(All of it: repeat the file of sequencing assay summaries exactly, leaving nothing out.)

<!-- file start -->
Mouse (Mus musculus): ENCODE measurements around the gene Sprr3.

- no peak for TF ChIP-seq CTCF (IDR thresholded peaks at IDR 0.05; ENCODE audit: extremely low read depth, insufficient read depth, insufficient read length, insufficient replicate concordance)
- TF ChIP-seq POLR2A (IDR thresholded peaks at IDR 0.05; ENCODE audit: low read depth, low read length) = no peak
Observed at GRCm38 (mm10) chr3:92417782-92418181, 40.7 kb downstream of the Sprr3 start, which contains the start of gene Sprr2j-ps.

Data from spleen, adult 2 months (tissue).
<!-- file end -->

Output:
Mouse (Mus musculus): ENCODE measurements around the gene Sprr3.

- no peak for TF ChIP-seq CTCF (IDR thresholded peaks at IDR 0.05; ENCODE audit: extremely low read depth, insufficient read depth, insufficient read length, insufficient replicate concordance)
- TF ChIP-seq POLR2A (IDR thresholded peaks at IDR 0.05; ENCODE audit: low read depth, low read length) = no peak
Observed at GRCm38 (mm10) chr3:92417782-92418181, 40.7 kb downstream of the Sprr3 start, which contains the start of gene Sprr2j-ps.

Data from spleen, adult 2 months (tissue).